WASHINGTON — The for-profit college company chaired by former Maine Gov. John McKernan asked a federal court Wednesday to dismiss a Department of Justice lawsuit alleging the company illegally compensated employees who recruit students.

Education Management’s dismissal motion filed in U.S. District Court in Pittsburgh, where the company is based, says “the government’s … claims are legally flawed and factually insufficient,” said Bonnie Campbell, a spokeswoman for Education Management’s legal counsel.

Campbell said the case is about a “narrow legal issue,” over whether Education Management’s sole basis for compensating admissions officers was enrollment numbers.

Federal regulations adopted in 2002 “expressly permitted companies to consider enrollment numbers when determining admission officer salaries, as long as compensation was not based solely on enrollment numbers,” she said.

The company says it also used five other factors, including professionalism and ethics, in determining compensation for its recruiters.

The government is basing its case on a lawsuit brought by “two isolated, low-level (now former Education Management) employees with virtually no relevant knowledge,” the motion to dismiss says.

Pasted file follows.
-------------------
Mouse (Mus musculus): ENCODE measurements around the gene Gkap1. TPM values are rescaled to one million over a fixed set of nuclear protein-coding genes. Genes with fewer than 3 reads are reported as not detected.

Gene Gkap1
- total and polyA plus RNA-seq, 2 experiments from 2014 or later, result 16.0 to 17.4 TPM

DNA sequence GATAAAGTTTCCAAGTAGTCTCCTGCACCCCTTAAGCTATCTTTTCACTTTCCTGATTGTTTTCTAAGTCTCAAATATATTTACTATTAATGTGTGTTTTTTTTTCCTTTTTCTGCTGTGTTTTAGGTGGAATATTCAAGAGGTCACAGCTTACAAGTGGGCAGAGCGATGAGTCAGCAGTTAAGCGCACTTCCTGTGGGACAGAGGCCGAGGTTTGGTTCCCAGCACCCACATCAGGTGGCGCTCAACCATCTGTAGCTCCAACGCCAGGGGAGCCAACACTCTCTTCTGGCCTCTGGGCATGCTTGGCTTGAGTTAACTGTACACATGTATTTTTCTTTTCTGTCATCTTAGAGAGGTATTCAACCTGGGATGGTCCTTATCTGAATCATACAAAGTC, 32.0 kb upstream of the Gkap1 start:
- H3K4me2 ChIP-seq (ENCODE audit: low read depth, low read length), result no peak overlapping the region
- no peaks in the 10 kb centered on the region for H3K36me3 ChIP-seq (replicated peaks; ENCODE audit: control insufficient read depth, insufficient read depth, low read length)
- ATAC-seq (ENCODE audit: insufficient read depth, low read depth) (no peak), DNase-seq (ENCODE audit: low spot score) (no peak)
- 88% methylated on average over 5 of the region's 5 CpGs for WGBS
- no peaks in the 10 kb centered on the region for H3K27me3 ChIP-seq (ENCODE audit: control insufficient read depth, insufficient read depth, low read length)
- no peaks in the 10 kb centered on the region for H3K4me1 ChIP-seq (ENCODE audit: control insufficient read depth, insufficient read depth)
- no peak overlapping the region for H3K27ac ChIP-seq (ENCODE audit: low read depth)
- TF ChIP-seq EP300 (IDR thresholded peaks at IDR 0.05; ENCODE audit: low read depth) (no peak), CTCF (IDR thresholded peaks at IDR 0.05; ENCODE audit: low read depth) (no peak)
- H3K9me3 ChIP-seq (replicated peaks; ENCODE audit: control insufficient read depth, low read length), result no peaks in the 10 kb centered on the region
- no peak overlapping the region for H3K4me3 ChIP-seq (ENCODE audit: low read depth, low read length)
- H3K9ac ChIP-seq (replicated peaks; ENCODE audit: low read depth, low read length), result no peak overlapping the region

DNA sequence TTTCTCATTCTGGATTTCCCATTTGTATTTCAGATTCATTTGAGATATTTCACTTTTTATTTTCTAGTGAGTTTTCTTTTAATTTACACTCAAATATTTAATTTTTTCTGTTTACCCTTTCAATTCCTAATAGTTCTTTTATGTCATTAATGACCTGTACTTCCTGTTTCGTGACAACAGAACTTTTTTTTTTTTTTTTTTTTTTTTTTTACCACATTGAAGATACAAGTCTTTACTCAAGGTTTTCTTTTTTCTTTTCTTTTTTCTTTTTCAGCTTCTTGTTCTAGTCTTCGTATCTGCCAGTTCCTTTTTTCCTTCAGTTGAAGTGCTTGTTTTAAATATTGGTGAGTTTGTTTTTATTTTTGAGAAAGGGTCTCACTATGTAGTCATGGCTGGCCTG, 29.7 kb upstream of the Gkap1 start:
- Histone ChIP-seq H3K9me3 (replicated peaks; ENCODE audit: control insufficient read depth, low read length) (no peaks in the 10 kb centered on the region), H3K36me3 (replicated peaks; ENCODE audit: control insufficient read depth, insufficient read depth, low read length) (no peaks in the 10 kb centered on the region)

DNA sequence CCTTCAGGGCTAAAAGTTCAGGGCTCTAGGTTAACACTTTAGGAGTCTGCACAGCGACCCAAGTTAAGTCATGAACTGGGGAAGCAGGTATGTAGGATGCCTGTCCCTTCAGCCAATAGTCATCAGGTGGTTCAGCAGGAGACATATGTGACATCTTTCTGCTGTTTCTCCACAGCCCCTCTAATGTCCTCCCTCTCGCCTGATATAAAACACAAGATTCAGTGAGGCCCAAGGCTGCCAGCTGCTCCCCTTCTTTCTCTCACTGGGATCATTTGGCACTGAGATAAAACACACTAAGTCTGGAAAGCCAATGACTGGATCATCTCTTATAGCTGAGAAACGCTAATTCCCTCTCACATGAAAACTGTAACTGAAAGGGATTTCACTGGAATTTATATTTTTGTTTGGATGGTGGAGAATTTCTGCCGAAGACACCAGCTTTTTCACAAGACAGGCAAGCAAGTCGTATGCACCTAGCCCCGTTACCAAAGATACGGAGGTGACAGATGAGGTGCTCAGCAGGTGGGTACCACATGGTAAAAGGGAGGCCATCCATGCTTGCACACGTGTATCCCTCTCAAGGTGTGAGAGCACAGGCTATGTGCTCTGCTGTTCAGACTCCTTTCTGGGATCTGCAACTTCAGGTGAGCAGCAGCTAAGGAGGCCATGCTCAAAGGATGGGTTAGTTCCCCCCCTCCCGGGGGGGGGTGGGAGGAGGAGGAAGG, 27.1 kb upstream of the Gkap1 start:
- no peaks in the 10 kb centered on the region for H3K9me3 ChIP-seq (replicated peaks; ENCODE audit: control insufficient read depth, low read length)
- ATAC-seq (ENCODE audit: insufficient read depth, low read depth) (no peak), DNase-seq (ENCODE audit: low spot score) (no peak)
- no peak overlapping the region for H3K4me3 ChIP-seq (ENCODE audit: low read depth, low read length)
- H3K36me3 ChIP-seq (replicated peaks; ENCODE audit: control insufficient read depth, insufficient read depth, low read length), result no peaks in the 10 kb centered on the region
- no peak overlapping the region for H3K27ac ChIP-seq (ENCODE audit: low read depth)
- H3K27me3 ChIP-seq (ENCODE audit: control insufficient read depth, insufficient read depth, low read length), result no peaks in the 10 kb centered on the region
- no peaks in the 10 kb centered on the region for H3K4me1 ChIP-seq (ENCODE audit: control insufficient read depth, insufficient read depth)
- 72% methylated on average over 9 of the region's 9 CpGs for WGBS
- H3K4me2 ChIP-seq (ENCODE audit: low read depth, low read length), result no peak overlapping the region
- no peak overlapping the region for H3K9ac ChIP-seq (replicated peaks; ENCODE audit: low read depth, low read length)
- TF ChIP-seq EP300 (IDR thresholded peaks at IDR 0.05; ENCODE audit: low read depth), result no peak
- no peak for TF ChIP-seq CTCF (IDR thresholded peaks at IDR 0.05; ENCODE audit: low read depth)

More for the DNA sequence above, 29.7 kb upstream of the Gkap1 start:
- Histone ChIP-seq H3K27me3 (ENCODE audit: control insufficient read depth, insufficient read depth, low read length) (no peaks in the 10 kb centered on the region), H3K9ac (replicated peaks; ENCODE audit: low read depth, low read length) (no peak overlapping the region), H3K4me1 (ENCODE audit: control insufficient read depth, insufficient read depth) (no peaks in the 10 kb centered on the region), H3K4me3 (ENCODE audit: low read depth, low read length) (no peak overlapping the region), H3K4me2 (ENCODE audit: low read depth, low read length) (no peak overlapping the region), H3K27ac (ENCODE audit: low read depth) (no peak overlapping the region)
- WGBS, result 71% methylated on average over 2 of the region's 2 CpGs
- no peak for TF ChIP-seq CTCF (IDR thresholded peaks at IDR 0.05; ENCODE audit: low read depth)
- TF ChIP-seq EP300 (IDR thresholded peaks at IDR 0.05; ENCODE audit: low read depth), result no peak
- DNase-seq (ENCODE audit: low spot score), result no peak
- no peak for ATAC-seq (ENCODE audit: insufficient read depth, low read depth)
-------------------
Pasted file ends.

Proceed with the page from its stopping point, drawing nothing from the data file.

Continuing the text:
The company also says the government’s intervention in the case is motivated by a desire to win financial damages from a deep-pocketed company.

The motion to dismiss is the latest development in the whistleblower lawsuit first brought in 2007 on behalf of two former Education Management employees. The case gained prominence when the Department of Justice intervened in August.

It’s potentially a politically charged case in Maine because McKernan, a Republican who was Maine’s governor from 1987 to 1995, is married to three-term GOP Sen. Olympia Snowe of Maine, who is up for re-election next year.

Education Management is the nation’s second-largest for-profit college company, with more than 100,000 students enrolled each year and 22,000 employees nationwide. It has more than 100 schools in 32 states, none of them in Maine.

When the Department of Justice intervened in the case, federal officials said the lawsuit was seeking to recover an unspecified portion of $11 billion in federal and state financial aid – the vast majority of Education Management’s revenue.

There has been congressional and legal scrutiny in recent years of for-profit college companies, with critics asserting that they recruit students who they know are ill-equipped to finish school, get jobs and pay back their financial aid.

The ban on for-profit college companies paying compensation based on the number of students admissions officers recruit is aimed at preventing high default rates on student loans.

Jonathan Riskind — 791-6280

[email protected]

Twitter: MaineTodayDC

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